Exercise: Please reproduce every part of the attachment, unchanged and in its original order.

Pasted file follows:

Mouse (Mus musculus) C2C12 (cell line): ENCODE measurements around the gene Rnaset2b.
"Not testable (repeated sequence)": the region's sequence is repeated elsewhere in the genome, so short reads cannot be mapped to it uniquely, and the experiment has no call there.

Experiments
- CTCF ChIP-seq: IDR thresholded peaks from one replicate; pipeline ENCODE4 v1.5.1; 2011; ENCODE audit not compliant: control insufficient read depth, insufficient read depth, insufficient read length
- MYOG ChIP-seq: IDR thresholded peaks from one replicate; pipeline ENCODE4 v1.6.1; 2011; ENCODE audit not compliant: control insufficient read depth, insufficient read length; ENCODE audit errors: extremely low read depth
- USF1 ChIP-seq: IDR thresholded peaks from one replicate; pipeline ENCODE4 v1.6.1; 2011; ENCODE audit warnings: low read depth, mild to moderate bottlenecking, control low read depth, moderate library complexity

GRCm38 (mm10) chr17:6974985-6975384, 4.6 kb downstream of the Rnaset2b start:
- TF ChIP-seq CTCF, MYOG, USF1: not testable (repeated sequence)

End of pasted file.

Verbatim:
Mouse (Mus musculus) C2C12 (cell line): ENCODE measurements around the gene Rnaset2b.
"Not testable (repeated sequence)": the region's sequence is repeated elsewhere in the genome, so short reads cannot be mapped to it uniquely, and the experiment has no call there.

Experiments
- CTCF ChIP-seq: IDR thresholded peaks from one replicate; pipeline ENCODE4 v1.5.1; 2011; ENCODE audit not compliant: control insufficient read depth, insufficient read depth, insufficient read length
- MYOG ChIP-seq: IDR thresholded peaks from one replicate; pipeline ENCODE4 v1.6.1; 2011; ENCODE audit not compliant: control insufficient read depth, insufficient read length; ENCODE audit errors: extremely low read depth
- USF1 ChIP-seq: IDR thresholded peaks from one replicate; pipeline ENCODE4 v1.6.1; 2011; ENCODE audit warnings: low read depth, mild to moderate bottlenecking, control low read depth, moderate library complexity

GRCm38 (mm10) chr17:6974985-6975384, 4.6 kb downstream of the Rnaset2b start:
- TF ChIP-seq CTCF, MYOG, USF1: not testable (repeated sequence)